On that note, I almost never got to work out and that really dragged on my well being. I found that playing a game of pingpong with another analyst before I went home (even at 3 or 4 am) really helped relax me. Another move I found that helped a lot was going for late night runs. On Friday and Saturday nights when we would be wrapping up work (between 10pm and 1am usually) I would often put on running clothes in the office and go for a run directly from work. The streets are much more empty at night and this helped me to sleep.

Good luck to you.

3/5/13

the hours you are putting in are inhuman.100 hr/weeks are tough. I can't imagine another 40 hours on top of that.

Is it really worth it? Only you can answer that.

Capitalist

3/5/13

Perspective

1) With this role - you can transition to ANY other finance related role at ANY company as everyone knows you have the smarts, will & track record for it. No one will question you.

2) The buyside. I assume by now you have already been contacted by headhunters. Even if you don't want to put it similar hours at BX, KKR & the like you can still go to other top MM & megafunds.

3) Most important. THE MONEY! Think about how much you can make if you & your team performs well. Not just this year but in the future.
130 - 150K first year out of college
160 - 200K second year out
Top Buyside 200 - 250 3rd year
250+ 4th year

Pretty boss & gives you the freedom to do just about anything you want in the world. The money is more than worth it, more useful than your health for a year.

Go to a top M7 school if your heart desires, you can literally get whatever position you want, no one will say no t you.

10 years from now you will look back and be like that was one of the best decisions I've ever made.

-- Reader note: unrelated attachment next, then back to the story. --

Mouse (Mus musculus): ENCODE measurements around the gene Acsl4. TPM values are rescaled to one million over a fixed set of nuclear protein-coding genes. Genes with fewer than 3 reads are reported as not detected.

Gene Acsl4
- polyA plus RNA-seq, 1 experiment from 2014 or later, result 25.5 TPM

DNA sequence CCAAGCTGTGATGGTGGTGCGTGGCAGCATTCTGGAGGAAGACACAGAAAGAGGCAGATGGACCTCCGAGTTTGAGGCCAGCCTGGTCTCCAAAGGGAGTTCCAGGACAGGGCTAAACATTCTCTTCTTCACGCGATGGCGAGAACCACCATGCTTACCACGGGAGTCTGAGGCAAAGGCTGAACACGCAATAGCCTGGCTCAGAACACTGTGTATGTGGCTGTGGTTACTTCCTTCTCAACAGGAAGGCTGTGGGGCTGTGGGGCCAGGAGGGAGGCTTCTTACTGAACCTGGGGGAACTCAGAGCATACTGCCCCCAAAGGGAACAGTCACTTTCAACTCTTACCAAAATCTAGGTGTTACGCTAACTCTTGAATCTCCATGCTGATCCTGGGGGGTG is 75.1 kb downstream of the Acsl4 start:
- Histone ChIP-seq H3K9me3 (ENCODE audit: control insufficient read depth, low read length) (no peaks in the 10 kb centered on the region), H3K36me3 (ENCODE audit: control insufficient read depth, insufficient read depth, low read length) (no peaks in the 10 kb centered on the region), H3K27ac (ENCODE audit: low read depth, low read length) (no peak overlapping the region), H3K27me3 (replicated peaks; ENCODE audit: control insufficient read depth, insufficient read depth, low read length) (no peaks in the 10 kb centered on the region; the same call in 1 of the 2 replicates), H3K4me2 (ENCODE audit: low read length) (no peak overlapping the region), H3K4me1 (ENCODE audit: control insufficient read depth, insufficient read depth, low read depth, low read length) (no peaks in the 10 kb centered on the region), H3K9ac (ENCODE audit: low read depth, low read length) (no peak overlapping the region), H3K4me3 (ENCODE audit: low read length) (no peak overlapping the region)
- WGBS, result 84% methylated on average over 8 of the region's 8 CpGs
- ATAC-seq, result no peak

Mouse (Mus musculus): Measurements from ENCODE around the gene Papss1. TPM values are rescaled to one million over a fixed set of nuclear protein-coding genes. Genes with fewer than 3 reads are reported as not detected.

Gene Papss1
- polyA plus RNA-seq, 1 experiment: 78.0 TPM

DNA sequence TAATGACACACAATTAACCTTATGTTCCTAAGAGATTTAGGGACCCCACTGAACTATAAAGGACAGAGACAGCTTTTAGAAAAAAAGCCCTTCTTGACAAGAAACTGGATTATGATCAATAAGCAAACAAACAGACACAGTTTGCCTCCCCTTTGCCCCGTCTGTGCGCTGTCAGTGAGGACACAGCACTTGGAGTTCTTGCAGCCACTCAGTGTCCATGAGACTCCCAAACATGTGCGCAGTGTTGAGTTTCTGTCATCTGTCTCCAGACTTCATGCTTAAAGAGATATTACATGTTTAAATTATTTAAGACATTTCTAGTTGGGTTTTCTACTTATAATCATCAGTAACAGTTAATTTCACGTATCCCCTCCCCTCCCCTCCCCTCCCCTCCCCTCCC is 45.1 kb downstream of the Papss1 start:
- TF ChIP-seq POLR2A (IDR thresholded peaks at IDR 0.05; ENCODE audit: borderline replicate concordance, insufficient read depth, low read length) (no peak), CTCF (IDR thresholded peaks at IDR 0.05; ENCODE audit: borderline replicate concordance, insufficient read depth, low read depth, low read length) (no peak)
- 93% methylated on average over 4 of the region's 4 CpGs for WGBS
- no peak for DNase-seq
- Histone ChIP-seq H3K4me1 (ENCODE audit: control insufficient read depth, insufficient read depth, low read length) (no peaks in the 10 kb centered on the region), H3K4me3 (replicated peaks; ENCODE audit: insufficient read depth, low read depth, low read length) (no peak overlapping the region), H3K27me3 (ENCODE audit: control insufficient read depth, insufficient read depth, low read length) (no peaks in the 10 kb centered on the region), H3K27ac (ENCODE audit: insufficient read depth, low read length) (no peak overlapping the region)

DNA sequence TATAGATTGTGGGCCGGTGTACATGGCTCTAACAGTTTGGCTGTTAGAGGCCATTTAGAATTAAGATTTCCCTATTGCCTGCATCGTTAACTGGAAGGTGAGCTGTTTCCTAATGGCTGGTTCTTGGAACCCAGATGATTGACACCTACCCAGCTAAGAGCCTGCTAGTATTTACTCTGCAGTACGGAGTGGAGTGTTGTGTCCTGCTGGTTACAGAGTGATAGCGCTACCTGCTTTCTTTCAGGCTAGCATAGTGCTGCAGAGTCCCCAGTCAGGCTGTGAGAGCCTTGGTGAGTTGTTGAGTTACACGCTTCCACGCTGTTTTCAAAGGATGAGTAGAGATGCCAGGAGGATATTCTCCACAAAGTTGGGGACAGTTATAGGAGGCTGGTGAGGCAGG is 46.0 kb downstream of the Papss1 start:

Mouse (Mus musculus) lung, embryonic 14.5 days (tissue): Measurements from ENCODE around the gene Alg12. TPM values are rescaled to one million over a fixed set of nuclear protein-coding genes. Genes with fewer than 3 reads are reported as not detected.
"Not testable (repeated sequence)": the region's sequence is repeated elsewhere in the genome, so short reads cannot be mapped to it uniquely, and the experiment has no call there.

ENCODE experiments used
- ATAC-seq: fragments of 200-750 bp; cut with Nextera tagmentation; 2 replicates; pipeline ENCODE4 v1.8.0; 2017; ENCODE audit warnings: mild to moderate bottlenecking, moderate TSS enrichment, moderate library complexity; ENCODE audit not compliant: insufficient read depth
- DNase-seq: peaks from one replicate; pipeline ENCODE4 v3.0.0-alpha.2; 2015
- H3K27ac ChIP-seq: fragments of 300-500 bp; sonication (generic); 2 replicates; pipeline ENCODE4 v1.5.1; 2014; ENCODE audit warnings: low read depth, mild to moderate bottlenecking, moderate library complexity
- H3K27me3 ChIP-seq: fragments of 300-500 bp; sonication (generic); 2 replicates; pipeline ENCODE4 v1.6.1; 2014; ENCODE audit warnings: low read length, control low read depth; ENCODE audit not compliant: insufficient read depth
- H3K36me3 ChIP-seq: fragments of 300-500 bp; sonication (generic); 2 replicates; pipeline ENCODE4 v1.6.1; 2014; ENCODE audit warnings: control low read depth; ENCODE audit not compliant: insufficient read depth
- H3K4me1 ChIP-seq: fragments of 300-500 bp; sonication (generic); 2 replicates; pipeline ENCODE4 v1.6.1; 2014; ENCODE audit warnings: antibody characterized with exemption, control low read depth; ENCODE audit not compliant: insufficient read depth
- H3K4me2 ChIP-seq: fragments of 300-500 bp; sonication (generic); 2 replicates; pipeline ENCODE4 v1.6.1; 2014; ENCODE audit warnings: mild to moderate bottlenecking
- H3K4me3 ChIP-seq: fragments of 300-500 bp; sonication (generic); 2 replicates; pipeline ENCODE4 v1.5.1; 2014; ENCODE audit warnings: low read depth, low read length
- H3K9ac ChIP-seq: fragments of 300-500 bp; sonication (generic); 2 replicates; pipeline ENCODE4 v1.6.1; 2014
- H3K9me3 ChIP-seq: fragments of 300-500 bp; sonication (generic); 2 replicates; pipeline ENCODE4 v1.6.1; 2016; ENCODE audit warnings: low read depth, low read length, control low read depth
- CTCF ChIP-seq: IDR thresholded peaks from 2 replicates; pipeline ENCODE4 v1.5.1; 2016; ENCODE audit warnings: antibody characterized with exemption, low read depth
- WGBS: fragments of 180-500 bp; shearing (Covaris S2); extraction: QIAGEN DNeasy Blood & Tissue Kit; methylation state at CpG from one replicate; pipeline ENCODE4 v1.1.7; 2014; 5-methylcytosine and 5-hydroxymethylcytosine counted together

3/5/13

Quit and lateral. How do you get to 140 hours? I had plenty of weeks and all nighters as an analyst, but I can't figure out how on average you could literally be at work for an average of 20 hours per day for 7 days straight. Especially if you are doing 90-140 every week for over 2 months.

In reply to LBT
3/5/13

LBT:
Quit and lateral. How do you get to 140 hours? I had plenty of weeks and all nighters as an analyst, but I can't figure out how on average you could literally be at work for an average of 20 hours per day for 7 days straight. Especially if you are doing 90-140 every week for over 2 months.

Top dogs got to put in top hours. It's only a year of his life with an incredibly low discount rate (lower the rate, higher the valuation). The payoff for things like this are huge. I think it would be worse if he quits & 10 years from now regrets the choice like I could have done XYZ if I just stuck it out.

Year 2 might get better & SA's are just around the corner.

In reply to target for life
3/5/13

target for life: